Huntsman thinks more immigration would revive the housing market. Could it?

at 09:00 AM ET, 09/09/2011


(SOURCE: ASSOCIATED PRESS/CHARLIE RIEDEL)
Jon Huntsman, ever the internationalist, suggests that the U.S. could revive its ailing housing market by following Canada’s example. “Why is it that Vancouver is the fastest growing real estate market in the world today? They allow immigrants in legally and it lifts all boats. We need to focus as much on legal immigration,” he said during Wednesday’s Republican debate. But given the magnitude of the U.S. housing crisis, would a rise in immigration really bolster the real-estate market?

In the long term, Huntsman’s argument holds some water: A number of studies have shown that higher levels of immigration increase housing prices. Adam Ozimek points to research by Albert Saiz, an University of Pennsylvania economist, who found that immigrants were responsible for a third of the country’s housing market growth between 2001 and 2007. Saiz estimated that an increase of immigrants equivalent to 1 percent of the U.S. population raises housing prices by the same proportion. A study released last year by Swiss National Bank pegged a 1 percent rise in immigration to a 2.7 percent rise in single-family home prices.

But in the short term, the impact may be comparatively negligible. More immigrants overall could have a “marginally positive” effect on the U.S. market by buying vacant homes, but “any impact would be almost unnoticeable” on a national scale given the magnitude of the excess supply, says Paul Dales, a Toronto-based economist for Capital Economics, a research firm. Dales estimates that the overhang is at least one million, and potentially as high as three to four million homes. So even a sudden influx of immigrant homebuyers wouldn’t be enough to make a dent in the market, realistically speaking.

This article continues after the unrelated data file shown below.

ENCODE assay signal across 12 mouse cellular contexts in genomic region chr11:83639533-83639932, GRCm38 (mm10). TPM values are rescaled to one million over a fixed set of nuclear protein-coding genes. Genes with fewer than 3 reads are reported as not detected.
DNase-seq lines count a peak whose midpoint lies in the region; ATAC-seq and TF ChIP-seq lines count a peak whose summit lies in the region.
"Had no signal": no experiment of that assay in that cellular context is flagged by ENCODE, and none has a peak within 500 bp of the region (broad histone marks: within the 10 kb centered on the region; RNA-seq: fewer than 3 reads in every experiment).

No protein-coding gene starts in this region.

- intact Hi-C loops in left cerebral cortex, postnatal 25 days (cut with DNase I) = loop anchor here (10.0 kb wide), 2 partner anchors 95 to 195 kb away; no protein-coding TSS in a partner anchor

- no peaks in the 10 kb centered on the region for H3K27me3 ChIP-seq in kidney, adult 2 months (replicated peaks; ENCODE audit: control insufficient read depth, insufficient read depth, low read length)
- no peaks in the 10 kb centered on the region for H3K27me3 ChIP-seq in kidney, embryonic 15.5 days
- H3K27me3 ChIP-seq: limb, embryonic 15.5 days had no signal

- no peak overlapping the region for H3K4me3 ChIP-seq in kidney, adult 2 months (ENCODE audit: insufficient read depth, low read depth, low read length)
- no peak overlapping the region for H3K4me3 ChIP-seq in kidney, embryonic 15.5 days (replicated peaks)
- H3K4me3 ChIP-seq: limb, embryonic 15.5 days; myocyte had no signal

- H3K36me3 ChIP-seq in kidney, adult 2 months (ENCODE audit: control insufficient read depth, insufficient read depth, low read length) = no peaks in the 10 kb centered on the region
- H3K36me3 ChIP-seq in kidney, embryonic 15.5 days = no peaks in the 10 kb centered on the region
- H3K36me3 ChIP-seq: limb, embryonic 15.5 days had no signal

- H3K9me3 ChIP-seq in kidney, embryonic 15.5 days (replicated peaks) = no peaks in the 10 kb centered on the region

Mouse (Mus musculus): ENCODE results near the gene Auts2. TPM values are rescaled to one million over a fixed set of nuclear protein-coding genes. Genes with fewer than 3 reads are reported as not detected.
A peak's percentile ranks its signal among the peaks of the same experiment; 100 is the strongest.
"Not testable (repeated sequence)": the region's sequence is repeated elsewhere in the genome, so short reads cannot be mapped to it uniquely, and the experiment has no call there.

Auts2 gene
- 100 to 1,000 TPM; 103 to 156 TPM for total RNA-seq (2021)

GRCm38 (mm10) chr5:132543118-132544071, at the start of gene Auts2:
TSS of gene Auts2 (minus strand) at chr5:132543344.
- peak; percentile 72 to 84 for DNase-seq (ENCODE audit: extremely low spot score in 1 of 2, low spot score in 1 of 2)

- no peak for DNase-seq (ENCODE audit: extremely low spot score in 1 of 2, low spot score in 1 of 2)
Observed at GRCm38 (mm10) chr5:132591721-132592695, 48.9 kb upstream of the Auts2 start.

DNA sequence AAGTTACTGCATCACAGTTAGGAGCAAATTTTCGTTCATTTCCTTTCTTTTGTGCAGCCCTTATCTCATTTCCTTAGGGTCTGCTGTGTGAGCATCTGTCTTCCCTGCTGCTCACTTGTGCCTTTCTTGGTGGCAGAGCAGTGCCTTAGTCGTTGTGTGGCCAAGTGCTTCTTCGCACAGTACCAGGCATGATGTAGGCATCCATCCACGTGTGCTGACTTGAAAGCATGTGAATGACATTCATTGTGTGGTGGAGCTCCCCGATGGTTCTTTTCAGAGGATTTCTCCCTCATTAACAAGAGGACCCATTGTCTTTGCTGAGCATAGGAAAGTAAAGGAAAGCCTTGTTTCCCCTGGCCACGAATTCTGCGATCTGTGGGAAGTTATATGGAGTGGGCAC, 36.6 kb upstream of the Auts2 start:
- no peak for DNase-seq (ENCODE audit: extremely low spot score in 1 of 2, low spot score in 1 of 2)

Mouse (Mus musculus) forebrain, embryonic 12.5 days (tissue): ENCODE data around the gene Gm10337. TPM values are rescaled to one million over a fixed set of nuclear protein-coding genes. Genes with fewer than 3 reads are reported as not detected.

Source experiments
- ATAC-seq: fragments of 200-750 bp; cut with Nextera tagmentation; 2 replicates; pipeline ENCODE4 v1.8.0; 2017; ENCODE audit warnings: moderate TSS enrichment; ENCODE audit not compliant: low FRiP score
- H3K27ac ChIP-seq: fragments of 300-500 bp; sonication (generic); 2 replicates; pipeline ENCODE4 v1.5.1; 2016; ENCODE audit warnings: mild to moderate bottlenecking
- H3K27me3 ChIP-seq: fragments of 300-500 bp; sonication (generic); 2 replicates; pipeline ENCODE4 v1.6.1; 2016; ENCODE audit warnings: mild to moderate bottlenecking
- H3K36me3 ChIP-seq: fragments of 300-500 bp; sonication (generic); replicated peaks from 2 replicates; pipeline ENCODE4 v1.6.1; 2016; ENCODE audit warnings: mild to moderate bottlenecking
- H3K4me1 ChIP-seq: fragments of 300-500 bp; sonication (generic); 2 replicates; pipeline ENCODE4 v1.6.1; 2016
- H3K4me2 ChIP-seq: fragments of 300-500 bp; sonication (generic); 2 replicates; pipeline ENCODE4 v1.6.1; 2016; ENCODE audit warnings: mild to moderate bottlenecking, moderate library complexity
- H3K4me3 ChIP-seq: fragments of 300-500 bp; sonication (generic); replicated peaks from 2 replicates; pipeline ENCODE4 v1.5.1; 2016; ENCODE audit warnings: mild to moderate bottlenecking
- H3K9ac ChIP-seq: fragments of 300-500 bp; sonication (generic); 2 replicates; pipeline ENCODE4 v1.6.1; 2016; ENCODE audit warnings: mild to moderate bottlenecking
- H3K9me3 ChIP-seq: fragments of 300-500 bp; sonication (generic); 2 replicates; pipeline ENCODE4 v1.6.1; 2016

As for Canada’s real-estate boom, immigration “probably has been relevant, but probably doesn’t explain most of it,” concludes Dales. “It’s a very slow-moving factor that affects supply in housing. What we’ve had a very sharp increase in housing.” To be sure, Vancouver’s long-standing Chinese immigrant population — which makes up 20 percent of its population — has helped lure overseas Chinese investment. But on the whole, Canada’s real-estate market may have benefited even more from the country’s commodities boom that’s increased the value of its vast natural resources and protected the country from the U.S. bust.

That being said, there is growing interest from foreigners who want to immigrate to the U.S. for the very purpose of investing in the economy at large. The little-known EB-5 visa program lets prospective immigrants come to the U.S. by investing at least $500,000 in a venture that creates at least 10 jobs in rural areas or places with high unemployment. The program, which is capped at 10,000 visas, has seen a rise in applicants since 2006, raising hopes among real-estate developers that the program could inject much-needed cash into the housing market.

But so far, only 4,000 people at most have received EB-5 visas in any given year, which some blame on the program’s red tape and requirements. Angelo Paparelli, a business immigration attorney based in Los Angeles, says that a visa option more focused on investment in the housing market could be more successful. Would-be immigrants willing to buy new homes could receive “something less than a green card, it would be less controversial. The UAE has just done this with three-year resident’s visa,” Paparelli says. Canada, similarly, has a much simpler system for attracting immigrants who want to invest significant sums in the country, he adds.

Some local communities and businesses have already pinned their hopes on foreign investment that’s slated to come in through the existing EB-5 program, as one paper in Amarillo, Tex., explains. And given the duration of the slump, real-estate developers and others may want to drum up investment and homebuyers wherever possible.

 
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